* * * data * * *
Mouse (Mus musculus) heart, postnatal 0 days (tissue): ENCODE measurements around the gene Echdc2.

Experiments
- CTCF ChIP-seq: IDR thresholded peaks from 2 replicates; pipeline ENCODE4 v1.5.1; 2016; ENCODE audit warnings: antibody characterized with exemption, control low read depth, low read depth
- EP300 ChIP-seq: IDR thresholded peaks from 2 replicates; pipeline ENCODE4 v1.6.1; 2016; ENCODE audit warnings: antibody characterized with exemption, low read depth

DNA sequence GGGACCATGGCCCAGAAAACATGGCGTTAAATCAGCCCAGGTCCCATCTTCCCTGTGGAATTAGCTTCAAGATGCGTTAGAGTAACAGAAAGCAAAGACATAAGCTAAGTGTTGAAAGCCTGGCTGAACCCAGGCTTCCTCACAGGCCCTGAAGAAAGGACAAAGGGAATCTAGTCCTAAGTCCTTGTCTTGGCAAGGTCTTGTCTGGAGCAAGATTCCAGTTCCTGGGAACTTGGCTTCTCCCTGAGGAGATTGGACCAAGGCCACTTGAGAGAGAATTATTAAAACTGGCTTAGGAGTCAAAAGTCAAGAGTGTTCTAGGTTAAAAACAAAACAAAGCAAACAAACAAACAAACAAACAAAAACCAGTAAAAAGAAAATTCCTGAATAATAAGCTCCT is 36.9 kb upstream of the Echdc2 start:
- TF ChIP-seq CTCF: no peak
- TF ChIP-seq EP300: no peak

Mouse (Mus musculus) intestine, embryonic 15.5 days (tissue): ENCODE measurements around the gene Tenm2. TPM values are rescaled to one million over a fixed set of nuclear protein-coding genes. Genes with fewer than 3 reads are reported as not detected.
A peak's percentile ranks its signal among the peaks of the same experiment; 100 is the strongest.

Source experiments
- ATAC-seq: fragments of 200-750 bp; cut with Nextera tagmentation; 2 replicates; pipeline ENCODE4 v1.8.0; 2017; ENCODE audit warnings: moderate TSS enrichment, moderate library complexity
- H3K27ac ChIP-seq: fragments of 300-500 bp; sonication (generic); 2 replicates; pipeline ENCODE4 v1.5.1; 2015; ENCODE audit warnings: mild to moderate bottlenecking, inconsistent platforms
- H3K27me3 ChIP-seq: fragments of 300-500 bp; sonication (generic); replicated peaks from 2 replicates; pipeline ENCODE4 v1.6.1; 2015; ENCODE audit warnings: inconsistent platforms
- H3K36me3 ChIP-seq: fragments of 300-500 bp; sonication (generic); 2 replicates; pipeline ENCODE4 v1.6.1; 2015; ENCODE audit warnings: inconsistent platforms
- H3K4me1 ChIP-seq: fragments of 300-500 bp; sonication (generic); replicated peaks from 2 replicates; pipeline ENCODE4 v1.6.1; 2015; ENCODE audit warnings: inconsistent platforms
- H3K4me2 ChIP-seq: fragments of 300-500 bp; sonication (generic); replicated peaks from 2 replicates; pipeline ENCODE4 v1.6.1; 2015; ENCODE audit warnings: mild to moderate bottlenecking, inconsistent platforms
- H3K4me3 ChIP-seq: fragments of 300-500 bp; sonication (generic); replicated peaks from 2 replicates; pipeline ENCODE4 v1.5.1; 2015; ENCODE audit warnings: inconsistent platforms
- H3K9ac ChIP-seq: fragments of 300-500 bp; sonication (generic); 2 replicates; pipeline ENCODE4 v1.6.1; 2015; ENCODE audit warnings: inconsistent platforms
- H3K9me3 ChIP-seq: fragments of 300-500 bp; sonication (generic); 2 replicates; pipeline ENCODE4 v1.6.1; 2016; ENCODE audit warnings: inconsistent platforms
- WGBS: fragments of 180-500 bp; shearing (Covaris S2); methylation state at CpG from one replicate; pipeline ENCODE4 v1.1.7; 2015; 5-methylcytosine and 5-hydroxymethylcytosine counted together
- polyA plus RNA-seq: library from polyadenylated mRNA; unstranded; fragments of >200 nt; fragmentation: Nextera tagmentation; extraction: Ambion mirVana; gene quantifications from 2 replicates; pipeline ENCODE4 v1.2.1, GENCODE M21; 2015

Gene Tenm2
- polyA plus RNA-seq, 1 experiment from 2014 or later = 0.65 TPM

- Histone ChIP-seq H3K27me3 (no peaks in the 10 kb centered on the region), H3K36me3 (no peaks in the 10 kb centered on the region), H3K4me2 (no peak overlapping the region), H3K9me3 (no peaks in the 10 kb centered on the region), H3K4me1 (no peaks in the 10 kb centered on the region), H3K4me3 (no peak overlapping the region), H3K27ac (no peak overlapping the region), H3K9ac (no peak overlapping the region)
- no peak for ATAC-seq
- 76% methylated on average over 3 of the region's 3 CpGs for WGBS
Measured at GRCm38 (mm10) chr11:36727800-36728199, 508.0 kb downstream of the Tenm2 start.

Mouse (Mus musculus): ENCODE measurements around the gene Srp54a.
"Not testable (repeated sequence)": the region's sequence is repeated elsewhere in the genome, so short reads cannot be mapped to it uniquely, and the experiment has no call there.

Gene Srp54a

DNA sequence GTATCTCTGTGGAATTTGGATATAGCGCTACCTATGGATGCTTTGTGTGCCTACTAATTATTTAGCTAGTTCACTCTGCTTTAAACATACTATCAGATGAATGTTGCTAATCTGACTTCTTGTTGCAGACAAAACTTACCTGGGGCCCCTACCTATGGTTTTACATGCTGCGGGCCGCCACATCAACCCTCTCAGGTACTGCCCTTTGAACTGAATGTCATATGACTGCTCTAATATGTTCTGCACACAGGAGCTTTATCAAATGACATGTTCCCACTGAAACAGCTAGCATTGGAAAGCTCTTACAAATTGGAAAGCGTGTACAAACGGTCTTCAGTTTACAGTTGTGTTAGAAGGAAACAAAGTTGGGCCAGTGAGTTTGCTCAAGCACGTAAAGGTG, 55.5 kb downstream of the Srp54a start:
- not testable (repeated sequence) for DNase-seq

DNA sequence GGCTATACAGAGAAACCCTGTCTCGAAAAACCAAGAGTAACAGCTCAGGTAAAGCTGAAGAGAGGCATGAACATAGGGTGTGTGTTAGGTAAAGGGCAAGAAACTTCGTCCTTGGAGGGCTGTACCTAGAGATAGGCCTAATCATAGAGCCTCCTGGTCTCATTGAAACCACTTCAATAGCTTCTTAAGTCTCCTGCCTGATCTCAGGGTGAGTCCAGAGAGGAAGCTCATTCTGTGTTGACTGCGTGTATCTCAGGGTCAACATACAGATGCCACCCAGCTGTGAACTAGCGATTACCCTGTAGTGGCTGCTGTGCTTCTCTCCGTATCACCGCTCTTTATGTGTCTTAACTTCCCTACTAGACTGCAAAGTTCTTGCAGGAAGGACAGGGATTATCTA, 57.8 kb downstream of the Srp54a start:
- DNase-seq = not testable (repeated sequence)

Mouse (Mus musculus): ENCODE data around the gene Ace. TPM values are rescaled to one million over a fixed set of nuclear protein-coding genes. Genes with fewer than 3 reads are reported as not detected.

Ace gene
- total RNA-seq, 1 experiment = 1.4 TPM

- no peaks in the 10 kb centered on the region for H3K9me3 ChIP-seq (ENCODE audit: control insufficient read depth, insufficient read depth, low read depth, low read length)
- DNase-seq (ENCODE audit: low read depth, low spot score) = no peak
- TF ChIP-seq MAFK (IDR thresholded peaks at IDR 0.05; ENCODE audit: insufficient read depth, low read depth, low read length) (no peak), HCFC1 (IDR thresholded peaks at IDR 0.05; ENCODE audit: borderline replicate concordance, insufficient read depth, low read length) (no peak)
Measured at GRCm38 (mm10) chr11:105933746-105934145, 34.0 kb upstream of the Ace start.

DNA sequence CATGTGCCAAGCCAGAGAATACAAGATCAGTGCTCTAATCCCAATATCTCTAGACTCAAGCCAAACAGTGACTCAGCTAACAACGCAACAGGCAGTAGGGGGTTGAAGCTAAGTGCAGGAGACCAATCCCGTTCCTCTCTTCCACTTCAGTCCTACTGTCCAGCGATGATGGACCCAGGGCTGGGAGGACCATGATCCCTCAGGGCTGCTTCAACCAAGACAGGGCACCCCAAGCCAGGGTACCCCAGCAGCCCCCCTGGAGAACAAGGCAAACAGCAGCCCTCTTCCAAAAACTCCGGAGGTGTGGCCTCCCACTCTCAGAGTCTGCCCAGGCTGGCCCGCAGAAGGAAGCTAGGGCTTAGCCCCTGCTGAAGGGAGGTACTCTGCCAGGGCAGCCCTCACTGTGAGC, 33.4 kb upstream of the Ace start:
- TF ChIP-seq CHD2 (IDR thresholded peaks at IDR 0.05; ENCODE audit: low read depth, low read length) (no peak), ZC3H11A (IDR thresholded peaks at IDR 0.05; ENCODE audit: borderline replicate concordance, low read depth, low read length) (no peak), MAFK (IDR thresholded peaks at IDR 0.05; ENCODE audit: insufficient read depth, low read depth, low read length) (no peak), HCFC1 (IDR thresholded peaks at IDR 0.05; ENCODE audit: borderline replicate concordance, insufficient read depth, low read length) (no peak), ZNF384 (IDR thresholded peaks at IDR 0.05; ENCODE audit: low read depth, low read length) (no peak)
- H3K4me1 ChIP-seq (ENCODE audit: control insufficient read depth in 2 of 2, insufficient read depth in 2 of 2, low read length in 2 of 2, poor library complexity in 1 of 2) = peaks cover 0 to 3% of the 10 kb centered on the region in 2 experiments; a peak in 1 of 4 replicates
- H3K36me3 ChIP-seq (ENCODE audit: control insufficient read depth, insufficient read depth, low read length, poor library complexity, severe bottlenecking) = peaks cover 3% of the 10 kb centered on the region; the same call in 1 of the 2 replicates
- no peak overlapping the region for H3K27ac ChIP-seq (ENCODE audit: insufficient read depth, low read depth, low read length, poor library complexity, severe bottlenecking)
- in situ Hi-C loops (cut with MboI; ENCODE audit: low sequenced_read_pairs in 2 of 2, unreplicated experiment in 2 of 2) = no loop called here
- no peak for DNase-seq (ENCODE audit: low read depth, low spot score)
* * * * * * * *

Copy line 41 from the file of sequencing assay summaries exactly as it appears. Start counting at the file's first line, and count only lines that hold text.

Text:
Measured at GRCm38 (mm10) chr11:105933746-105934145, 34.0 kb upstream of the Ace start.